While significant reductions in greenhouse gas emissions are essential for managing the climate crisis, it is now apparent that limiting the increase in global temperature to less than 2 °C above pre-industrial levels cannot be achieved without active removal of carbon dioxide (CO2) from the atmosphere.



Carbon dioxide can be removed from the atmosphere in various ways- for example, by planting trees or by direct air capture with subsequent burial in geological storage reservoirs. In this talk, our visiting scholar Professor Rachael James talks about enhanced rock weathering. This technique aims to speed up natural weathering processes that capture CO2 and convert it to hydrogen carbonate ions (alkalinity) or soil carbonate by amending agricultural soils with crushed silicate rocks and harnessing the photosynthetic energy of the crops to increase weathering rate.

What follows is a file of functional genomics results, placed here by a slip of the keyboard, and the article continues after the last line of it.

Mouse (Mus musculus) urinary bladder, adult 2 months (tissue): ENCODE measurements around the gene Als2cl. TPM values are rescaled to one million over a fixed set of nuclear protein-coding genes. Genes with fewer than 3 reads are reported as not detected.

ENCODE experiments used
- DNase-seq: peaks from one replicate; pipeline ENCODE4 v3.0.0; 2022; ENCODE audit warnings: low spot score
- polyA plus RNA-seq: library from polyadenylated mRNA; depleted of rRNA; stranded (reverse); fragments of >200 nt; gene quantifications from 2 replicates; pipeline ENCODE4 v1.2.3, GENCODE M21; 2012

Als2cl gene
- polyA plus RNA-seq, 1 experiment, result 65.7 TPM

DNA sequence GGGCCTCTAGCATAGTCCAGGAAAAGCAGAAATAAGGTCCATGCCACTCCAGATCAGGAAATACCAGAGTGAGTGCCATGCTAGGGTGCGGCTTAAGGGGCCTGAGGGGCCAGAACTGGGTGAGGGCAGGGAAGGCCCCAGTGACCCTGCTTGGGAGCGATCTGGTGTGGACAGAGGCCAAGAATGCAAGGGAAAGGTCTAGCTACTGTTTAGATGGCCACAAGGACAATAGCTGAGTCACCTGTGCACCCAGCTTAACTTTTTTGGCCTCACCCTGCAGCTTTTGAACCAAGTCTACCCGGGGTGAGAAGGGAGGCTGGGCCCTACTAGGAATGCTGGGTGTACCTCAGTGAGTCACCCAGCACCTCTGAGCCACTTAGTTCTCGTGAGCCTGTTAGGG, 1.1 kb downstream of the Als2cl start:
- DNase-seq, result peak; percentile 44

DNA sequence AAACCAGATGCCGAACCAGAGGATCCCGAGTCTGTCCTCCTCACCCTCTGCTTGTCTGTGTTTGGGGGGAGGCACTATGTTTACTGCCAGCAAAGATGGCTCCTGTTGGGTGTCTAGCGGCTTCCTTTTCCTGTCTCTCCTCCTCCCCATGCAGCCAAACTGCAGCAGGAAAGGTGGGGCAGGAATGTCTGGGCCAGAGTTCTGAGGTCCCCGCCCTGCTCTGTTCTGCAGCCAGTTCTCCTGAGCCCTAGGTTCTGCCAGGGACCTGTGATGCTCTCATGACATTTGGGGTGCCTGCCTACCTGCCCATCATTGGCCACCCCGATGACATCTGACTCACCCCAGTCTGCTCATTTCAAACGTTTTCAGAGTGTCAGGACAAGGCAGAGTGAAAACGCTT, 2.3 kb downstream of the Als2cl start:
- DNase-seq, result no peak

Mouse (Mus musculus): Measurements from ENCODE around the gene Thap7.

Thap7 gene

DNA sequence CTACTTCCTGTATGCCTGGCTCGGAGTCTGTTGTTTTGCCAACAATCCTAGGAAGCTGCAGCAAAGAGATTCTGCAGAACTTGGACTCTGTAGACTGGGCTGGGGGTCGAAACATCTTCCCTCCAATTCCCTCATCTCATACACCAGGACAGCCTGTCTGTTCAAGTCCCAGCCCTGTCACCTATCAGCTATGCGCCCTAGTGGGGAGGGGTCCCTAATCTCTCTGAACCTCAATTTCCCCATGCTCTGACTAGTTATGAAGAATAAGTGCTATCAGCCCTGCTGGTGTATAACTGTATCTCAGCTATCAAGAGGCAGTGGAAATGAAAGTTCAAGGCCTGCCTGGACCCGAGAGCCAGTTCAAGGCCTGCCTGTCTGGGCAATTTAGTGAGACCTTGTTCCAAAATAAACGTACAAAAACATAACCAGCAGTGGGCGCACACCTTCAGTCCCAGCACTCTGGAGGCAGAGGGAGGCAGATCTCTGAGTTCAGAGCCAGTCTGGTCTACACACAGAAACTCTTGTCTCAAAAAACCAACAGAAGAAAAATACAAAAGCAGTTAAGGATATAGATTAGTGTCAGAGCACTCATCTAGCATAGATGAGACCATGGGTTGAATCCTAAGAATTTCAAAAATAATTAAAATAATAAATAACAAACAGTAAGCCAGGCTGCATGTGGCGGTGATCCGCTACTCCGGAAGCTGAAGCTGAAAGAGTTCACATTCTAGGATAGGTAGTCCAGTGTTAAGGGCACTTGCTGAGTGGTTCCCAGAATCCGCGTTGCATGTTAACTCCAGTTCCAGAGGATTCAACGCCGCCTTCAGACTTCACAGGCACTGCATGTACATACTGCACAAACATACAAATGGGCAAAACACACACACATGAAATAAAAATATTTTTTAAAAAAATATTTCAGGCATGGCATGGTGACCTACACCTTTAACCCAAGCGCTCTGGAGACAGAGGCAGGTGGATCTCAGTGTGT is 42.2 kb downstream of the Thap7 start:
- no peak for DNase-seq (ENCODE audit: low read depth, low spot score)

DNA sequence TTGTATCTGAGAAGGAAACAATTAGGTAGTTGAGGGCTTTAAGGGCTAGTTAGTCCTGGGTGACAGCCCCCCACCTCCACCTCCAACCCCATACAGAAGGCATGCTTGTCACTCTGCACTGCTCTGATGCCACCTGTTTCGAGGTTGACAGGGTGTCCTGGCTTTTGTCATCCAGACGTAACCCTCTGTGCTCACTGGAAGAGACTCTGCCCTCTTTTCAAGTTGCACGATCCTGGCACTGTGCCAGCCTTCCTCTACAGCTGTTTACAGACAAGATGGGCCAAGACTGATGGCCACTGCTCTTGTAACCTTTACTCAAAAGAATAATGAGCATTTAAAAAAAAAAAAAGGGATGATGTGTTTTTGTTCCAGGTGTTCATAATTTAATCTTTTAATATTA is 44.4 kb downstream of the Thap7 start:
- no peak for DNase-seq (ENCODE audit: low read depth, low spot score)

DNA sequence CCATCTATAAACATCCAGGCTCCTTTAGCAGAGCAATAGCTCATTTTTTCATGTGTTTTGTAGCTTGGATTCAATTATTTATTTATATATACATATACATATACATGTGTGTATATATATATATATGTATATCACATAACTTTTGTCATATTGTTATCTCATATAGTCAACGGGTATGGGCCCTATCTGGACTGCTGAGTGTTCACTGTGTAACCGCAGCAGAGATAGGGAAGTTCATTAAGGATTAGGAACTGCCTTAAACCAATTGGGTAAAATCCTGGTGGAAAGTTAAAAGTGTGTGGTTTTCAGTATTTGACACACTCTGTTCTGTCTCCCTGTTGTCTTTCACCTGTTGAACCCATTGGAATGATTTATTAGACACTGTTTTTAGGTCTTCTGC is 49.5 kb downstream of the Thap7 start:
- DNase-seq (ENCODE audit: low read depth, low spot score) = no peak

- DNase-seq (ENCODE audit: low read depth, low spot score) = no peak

Rachael James is Professor of Geochemistry and until recently Deputy Head of School (Research and Enterprise) in the School of Ocean and Earth Science at the University of Southampton, UK.

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